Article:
portion of the artwork for Sommer Schafer's story

A Glass of Water
Sommer Schafer

I know this woman who refuses to believe in tragedy. It must be awfully convenient for her. Five years ago her 8-year-old daughter died of cancer, and though she also has a 15-year-old son, last year she adopted a baby boy from Guatemala and always brought him to book club so that she could stick him on her breasts, which she had been earnestly pumping for weeks so that she could naturally nurse him as if she had just birthed him and not in fact some teenaged Guatemalan whose own mother had died three years before from TB. (Though I am making this last thing up, it very well could be.)

One afternoon she invites me to her house, and though at the time I harbored only a faint tinge of dislike for her neighborhood, which hides off the freeway in the forest by way of several hard-to-find winding roads overcome by trees, now I am prepared to declare that the reason I dislike it is because it tries to hide its overt ostentatiousness like a hypocrite hides hate, as if it weren’t simply another exclusive neighborhood full of large, expensive houses masquerading as earthy Hobbit domes under solar panels, massive gardens, compostable play structures, and eco-friendly furniture. I punch in the code she gave me for the gate, and drive down the long driveway. I park my old teal Honda next to her silver Mercedes GLK.

Even though I’ve just left the magnificence of a towering redwood forest, I’m immediately hit by the expansiveness of the entryway (a person could fit an entire dining table in here!), large enough to harbor a small bathroom to the side, a whole alcove for shoe racks, a table below a six-foot mirror upon which thrusts a tall bouquet of grasses and purple flowers next to a beautiful ceramic bowl full of keys and mail. There’s a wooden crucifix, rugged, splintering, opposite the mirror on the other wall of the entryway, something I remember her telling me her husband had bought somewhere far away on a business trip.

“Is that you? Come in, come in!” Her voice comes to me as if from a great distance.

She is nursing Julio, who is now almost 2, in the sun on the immense cream-colored stone patio that the white and stainless steel kitchen opens to from retractable glass walls. The patio cuts into a socially appropriate sliver of grass before giving way to an enormous garden being attended to by a middle-aged Hispanic man wearing a worn leather cowboy hat. Beyond the garden is a pool and embedded hot tub whose invisible current is making some floatie toys slowly spin and wander, come up against the opposite side and return and begin again. She is wearing a large white sunhat and breezy dye-free clothes. Her brown hair traces her spine in one single thick braid.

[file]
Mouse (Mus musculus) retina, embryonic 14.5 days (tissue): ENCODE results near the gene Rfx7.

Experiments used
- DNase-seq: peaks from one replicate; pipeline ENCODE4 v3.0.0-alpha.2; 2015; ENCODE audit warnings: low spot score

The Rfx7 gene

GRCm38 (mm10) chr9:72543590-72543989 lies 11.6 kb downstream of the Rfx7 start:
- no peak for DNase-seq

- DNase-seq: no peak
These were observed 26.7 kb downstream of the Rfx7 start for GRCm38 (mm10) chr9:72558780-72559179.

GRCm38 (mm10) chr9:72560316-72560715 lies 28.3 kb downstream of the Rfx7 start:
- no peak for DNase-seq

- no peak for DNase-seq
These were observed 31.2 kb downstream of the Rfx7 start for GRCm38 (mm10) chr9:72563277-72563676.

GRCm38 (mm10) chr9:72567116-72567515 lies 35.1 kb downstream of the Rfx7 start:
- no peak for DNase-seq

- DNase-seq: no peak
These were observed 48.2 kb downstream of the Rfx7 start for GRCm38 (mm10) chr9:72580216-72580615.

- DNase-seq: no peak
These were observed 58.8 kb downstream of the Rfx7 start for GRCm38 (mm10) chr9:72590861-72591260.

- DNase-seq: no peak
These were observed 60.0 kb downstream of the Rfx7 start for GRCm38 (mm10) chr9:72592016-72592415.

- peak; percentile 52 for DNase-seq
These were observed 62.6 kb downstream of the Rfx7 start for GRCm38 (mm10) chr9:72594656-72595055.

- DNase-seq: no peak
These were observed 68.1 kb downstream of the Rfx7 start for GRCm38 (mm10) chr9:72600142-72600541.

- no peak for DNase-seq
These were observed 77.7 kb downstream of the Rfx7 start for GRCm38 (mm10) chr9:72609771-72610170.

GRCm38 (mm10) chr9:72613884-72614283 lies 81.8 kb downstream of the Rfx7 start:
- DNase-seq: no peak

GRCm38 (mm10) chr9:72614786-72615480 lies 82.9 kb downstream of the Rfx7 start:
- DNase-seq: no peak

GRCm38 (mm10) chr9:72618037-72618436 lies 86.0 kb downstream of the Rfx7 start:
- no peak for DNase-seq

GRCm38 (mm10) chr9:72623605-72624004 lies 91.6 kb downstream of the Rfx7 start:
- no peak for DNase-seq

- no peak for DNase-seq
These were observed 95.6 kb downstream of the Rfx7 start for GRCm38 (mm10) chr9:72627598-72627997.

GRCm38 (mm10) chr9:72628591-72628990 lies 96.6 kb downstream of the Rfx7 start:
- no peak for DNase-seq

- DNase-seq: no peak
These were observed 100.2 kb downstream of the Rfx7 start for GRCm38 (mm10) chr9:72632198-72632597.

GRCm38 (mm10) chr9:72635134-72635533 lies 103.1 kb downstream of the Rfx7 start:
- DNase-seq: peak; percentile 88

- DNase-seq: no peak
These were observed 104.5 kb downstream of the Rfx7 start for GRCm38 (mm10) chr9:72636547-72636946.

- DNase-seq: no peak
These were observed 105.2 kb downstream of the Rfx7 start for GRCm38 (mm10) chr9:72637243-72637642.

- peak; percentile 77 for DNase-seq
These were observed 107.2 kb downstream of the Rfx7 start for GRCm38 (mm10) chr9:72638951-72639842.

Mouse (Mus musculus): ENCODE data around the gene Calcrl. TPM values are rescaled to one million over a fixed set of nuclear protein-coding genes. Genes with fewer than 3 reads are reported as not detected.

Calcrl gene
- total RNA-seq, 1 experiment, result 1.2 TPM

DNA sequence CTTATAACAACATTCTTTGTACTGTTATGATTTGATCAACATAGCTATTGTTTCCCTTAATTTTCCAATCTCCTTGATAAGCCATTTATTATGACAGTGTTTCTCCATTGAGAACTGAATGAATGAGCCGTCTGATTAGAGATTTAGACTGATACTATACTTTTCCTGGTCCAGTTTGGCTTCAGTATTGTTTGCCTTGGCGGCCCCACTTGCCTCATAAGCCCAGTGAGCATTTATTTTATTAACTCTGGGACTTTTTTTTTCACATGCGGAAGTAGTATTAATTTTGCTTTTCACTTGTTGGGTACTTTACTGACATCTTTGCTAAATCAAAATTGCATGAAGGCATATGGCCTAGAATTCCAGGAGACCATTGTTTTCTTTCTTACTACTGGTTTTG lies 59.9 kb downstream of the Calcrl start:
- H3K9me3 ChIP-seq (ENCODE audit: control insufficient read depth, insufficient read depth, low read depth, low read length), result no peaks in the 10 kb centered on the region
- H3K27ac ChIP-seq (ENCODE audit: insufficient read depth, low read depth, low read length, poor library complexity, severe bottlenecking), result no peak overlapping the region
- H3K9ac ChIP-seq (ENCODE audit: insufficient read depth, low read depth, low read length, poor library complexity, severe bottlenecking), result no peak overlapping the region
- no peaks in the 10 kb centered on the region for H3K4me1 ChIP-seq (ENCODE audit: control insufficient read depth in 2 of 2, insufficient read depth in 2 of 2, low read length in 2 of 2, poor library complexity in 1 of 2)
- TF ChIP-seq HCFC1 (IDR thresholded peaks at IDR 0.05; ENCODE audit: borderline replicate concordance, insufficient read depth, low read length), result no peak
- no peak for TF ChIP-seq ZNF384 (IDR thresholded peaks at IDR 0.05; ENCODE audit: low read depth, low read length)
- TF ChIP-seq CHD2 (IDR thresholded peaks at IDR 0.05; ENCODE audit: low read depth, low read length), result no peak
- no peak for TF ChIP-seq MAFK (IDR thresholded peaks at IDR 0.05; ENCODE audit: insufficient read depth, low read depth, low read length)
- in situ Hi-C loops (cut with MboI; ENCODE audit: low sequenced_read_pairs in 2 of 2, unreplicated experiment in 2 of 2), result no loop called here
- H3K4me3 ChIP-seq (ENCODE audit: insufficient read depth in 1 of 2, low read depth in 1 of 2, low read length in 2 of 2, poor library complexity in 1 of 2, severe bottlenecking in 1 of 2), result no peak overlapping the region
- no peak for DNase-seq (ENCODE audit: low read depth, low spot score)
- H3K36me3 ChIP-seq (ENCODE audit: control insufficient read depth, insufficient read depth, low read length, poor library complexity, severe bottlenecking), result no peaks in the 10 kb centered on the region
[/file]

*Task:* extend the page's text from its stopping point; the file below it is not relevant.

For lunch there is fresh kale salad (“from the garden!”) with roasted quinoa and feta cheese. There is pita bread with five different kinds of the most delicious hummus I’ve ever had. There are olives and a warm gluten-free pasta dish coated with just the faintest trace of some kind of light-green oil. “Take some wine,” she says, and of course I do, but she is nursing and sticks with her sparkling water though she is suspicious that it is giving Julio gas, unless it is the cantaloupe or dairy. “I have an appointment with the homeopath tomorrow,” she says, gazing lovingly at Julio who is only a mass of dark shiny hair. I can’t believe a baby can possibly have that much hair.

Well, it’s all so nice and I’ve probably had just a tad too much to drink, so I just come out with it. “He’s got Asperger’s and OCD,” and by “he” I mean my son, who is 10. “But Jack can’t take it,” and by “Jack” I mean my husband, “and he thinks our son’s just acting out, that his parents wouldn’t have stood for it, and that, well, I’ve created a monster.” I stop because I don’t want to seem too real, a downer; to descend into tears in front of her as I have been doing alone over the past weeks. Because at times, yes, he is a monster, pummeling me with his fists, screaming, taking the scissors to our books and blankets, and I had never had a word for it before, but I do now. “Can you believe it?” I take another sip of wine, pretending that I’ve just shared a bit of harmless gossip I’ve blown out like bubbles into the air, watching giddily as they rise and pop and disappear. What I really want, though, is the assurance of her eyes. I want a big, fat, reckless hug. But she has tossed her head back to drink in the sun.

“I’m sure he’s just fine,” she tells the inside of her lids. And then she turns to me and smiles and I notice for the first time just how blue her eyes are, my god!, and how radiant she is, effusing life and health and contentedness. “I think I’ll take some water now,” I say, and I put my hot hand around a tall, perfectly smooth cylindrical glass that itself effuses a kind of immortality and assuredness that I admit I want though I know that it really effuses only wealth and beauty and glass. I fill it right to the very top so that the water sits buoyantly and precariously just above the glass’s rounded lip, all those water particles hugging and gathering in toward each other so that not a single one of them will defy chemistry and disrupt the natural order, which is how everything must work, I know, but which also points out the greater truth of the opposite. The world isn’t ordered and polished. It wants disruption and chaos and trouble. I want to grab her sculpted shoulders, bare and tanned, warm from the sun. I want to shake her until her vertebrae explode.

But she is laughing. “You must be thirsty,” she says. And I say I am.


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FRiGG: A Magazine of Fiction and Poetry | Issue 49 | Spring/Summer 2017